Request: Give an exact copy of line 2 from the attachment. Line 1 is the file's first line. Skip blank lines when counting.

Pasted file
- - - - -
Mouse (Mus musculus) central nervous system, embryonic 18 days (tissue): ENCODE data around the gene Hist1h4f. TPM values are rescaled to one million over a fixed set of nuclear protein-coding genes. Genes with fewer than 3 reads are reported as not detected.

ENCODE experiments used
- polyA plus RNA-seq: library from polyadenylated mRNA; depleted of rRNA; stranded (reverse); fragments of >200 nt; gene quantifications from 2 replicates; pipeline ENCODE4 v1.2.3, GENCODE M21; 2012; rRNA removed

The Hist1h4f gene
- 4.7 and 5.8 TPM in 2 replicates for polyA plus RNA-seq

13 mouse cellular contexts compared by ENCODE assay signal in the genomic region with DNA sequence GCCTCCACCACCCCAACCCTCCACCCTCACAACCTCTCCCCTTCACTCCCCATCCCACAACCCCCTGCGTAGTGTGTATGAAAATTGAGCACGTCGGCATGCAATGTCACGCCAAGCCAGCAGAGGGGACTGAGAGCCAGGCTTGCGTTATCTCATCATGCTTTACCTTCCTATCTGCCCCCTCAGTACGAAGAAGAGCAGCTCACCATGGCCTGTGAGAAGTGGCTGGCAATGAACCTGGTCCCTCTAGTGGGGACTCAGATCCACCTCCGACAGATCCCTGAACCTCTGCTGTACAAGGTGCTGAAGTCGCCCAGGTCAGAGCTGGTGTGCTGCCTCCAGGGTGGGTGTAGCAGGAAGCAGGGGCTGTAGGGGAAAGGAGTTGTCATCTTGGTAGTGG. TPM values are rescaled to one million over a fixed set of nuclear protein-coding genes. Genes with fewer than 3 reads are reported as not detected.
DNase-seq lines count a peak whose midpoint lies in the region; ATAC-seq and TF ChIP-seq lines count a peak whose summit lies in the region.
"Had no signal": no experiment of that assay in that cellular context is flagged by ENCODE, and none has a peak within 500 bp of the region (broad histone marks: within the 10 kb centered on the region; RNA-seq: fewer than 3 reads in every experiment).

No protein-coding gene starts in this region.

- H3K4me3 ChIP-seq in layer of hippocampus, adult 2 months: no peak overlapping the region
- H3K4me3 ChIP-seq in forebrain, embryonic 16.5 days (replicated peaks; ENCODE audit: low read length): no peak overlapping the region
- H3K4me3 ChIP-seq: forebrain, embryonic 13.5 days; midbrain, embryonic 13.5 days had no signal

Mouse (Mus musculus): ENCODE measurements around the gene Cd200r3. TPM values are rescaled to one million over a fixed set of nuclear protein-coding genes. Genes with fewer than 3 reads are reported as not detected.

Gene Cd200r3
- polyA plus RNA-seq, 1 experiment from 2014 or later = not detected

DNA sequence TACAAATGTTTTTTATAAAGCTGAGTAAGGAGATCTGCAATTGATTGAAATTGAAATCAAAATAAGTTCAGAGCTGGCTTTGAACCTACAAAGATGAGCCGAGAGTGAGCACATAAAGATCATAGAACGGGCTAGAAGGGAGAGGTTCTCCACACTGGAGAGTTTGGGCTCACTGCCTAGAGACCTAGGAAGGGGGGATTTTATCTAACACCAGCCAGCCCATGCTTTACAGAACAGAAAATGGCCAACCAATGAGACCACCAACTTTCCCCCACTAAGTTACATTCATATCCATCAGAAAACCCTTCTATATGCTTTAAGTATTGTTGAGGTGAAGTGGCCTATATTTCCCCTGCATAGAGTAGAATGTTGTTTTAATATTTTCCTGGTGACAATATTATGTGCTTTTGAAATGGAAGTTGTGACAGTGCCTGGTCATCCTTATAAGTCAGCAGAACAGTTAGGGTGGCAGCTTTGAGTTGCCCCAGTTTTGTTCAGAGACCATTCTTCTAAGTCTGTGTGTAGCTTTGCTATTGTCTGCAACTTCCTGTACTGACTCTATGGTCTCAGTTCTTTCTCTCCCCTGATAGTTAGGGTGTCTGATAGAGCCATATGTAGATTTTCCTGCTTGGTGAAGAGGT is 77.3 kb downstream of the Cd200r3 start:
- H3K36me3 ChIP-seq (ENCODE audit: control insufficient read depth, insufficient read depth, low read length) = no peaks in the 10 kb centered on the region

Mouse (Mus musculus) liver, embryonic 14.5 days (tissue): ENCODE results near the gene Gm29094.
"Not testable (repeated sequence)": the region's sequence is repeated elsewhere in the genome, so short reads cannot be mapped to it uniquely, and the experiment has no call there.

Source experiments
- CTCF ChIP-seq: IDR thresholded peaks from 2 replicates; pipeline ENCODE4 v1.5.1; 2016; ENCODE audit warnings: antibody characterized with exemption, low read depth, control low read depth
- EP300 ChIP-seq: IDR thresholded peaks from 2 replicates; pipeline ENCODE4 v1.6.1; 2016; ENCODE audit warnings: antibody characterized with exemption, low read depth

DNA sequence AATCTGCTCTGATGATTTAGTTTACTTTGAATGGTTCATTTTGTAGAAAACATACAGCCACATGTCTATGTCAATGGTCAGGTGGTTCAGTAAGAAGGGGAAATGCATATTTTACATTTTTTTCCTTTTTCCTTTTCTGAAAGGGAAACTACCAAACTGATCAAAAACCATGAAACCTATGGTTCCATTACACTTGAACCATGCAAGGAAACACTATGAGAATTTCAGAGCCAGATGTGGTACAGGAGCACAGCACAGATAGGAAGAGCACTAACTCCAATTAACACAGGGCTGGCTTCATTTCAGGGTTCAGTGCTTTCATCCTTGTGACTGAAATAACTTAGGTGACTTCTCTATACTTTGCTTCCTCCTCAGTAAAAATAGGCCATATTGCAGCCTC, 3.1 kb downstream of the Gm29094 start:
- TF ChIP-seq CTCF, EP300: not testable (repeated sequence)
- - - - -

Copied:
ENCODE experiments used